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No reason for teens to not get COVID-19 vaccine, experts say

What should parents consider when deciding to get

What should parents consider when deciding to get a COVID-19 shot for their kids? Local doctors are here to answer your questions. Panelists include Andrew S. Handel, MD, FAAP Assistant Professor of Pediatric Infectious Diseases, Stony Brook Children's Hospital; and Lorry G Rubin MD, Director, Pediatric Infectious Diseases, Cohen Children’s Medical Center of Northwell Health. Sign up for COVID-19 text alerts at newsday.com/text.

Should your teen get a COVID-19 vaccination?

A panel of experts appearing on the latest NewsdayLive Conversations webinar Wednesday said there was no plausible reason not to.

Speaking on the webinar, titled "Should My Child Get the COVID-19 Vaccine?" Dr. Andrew S. Handel, assistant professor of pediatric infectious diseases at Stony Brook Children's Hospital, and Dr. Lorry G. Rubin, director, pediatric infectious diseases at Cohen Children's Medical Center-Northwell Health, said despite rumor, suggestion and innuendo making rounds on the internet, studies had found no proof that getting vaccinated posed reproductive or developmental risks for younger patients.

The current eligibility age to receive a vaccination is 16 and older, though in New York 16-17 year olds may only receive the vaccine from Pfizer.

Children younger than 16 are not eligible to receive the vaccine.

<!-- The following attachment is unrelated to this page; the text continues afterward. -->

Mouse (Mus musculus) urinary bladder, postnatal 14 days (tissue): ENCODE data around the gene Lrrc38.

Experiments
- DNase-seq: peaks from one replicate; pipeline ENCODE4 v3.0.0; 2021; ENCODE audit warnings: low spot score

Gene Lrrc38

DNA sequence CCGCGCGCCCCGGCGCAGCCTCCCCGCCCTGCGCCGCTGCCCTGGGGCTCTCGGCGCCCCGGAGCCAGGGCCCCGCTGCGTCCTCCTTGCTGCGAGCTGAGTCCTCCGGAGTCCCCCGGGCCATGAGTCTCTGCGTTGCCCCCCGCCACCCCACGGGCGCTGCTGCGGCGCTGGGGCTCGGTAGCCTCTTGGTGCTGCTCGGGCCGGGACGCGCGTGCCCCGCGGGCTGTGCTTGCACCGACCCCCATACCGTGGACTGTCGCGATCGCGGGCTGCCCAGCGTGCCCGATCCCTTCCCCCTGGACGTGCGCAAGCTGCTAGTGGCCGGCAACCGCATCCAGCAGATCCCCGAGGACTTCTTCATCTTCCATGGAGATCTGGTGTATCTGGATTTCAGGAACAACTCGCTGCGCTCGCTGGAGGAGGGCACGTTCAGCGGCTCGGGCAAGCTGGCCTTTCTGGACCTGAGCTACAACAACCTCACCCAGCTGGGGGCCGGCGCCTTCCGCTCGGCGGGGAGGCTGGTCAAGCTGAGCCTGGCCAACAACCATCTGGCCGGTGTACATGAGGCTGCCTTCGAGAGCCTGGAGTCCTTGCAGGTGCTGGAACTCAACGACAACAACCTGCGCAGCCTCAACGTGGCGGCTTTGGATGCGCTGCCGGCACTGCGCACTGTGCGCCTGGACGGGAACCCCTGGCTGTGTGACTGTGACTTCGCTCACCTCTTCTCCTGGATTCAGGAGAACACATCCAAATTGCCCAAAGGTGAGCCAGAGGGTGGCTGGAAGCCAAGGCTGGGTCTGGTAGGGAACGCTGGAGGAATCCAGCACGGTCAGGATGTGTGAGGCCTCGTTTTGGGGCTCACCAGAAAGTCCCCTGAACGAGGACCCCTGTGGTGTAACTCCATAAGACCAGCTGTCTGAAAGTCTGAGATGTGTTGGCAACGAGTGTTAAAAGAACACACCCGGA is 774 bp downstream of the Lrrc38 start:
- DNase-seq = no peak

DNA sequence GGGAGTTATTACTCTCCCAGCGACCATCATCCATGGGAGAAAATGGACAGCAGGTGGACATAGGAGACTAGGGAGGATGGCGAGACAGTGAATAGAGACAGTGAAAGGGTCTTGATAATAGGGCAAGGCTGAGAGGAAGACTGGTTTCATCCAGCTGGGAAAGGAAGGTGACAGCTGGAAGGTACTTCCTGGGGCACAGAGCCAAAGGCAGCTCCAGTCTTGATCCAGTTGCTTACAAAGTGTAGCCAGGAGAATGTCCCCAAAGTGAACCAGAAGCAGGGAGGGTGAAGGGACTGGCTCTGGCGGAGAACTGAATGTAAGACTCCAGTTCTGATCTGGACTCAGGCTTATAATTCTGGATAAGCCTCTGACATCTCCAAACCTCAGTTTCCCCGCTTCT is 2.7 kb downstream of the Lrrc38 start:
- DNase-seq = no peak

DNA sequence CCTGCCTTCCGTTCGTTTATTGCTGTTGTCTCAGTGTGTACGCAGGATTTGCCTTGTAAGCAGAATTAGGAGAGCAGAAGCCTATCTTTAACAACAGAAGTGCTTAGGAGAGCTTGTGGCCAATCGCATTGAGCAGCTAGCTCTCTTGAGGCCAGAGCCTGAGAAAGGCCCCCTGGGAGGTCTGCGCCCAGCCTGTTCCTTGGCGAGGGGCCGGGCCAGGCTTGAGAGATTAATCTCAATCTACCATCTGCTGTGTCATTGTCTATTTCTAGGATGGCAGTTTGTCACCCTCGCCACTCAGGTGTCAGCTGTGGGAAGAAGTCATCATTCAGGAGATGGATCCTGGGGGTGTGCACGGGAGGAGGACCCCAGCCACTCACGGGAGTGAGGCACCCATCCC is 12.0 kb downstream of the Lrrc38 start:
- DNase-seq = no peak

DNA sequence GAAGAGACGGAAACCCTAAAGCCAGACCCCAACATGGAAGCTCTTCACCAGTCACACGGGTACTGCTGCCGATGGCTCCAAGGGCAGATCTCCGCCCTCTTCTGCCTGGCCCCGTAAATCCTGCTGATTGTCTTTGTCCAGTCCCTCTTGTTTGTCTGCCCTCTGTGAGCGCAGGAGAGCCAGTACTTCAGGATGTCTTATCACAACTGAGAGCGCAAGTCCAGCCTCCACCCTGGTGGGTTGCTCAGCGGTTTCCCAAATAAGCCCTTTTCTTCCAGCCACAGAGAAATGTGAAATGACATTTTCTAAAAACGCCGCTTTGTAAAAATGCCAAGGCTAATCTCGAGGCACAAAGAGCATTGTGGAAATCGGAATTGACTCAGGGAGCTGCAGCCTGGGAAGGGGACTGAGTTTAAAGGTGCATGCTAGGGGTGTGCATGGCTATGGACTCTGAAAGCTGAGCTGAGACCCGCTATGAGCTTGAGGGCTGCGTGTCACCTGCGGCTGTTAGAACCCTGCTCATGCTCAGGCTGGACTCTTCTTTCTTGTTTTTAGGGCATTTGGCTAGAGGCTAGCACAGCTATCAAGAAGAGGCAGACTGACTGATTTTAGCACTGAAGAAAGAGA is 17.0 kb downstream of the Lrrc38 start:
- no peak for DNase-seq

"There's not really a plausible reason why the vaccine should affect reproductive health," Rubin said, when asked about scenarios being posed on the internet, adding: "Everything we do in life is managing a risk versus benefit. But the benefits [of getting vaccinated] far outweigh the risks, the known risks and the potential risks."

"What we're seeing in the adult population is that the vaccines are working," Handel said, noting: "The vaccines have been incredibly effective. They really do work."

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And, he said, there's an added benefit for children when it comes to getting vaccinated — a return to normalcy.

"Kids will get to be kids again," he said.

The experts said that while reports early on in the pandemic were that children suffered little from COVID-19, that perhaps they even might have resistance to the coronavirus, more recent findings reported by the Centers for Disease Control and Prevention had shown a big post-COVID risk for children called MSI-C — or multisystem inflammatory disease in children.

According to the CDC website, the condition is similar to MSI-A, which affects adults post-COVID, where "different body parts can become inflamed," including: heart, lungs, kidneys, brain, skin, eyes and the gastrointestinal tract and organs. Symptoms include fever, abdominal pain, vomiting, diarrhea, neck pain, rash, bloodshot eyes, pink eye and overwhelming tiredness.

Though most children recover from MSI-C, the CDC warned the condition "can be serious, even deadly."

What vaccination does then, the experts said, is reduce the risk.

Rubin compared the importance of getting vaccinated to having your child wear a helmet while bike riding or wearing a seat belt while riding in a car.

The experts agreed it was unclear when children younger than age 16 would become eligible for vaccination.

Both experts said they'd willingly get their own children vaccinated as soon as they're eligible.

"Yes," Handel said, "I would absolutely vaccinate my children. In fact, I would be excited to."

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